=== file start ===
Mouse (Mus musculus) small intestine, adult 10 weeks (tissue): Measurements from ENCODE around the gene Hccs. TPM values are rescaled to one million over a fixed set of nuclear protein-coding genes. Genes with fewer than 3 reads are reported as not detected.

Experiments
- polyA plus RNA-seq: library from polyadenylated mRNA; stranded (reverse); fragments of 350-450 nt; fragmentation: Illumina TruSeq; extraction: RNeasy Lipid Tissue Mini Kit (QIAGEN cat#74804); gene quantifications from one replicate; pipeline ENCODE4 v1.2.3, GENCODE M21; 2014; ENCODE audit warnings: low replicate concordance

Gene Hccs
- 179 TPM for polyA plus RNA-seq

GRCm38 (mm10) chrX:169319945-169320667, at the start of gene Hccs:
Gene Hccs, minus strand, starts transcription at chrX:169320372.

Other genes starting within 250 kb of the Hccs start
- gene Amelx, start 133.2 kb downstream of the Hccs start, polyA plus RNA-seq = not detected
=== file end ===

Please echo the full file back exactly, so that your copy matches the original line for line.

Mouse (Mus musculus) small intestine, adult 10 weeks (tissue): Measurements from ENCODE around the gene Hccs. TPM values are rescaled to one million over a fixed set of nuclear protein-coding genes. Genes with fewer than 3 reads are reported as not detected.

Experiments
- polyA plus RNA-seq: library from polyadenylated mRNA; stranded (reverse); fragments of 350-450 nt; fragmentation: Illumina TruSeq; extraction: RNeasy Lipid Tissue Mini Kit (QIAGEN cat#74804); gene quantifications from one replicate; pipeline ENCODE4 v1.2.3, GENCODE M21; 2014; ENCODE audit warnings: low replicate concordance

Gene Hccs
- 179 TPM for polyA plus RNA-seq

GRCm38 (mm10) chrX:169319945-169320667, at the start of gene Hccs:
Gene Hccs, minus strand, starts transcription at chrX:169320372.

Other genes starting within 250 kb of the Hccs start
- gene Amelx, start 133.2 kb downstream of the Hccs start, polyA plus RNA-seq = not detected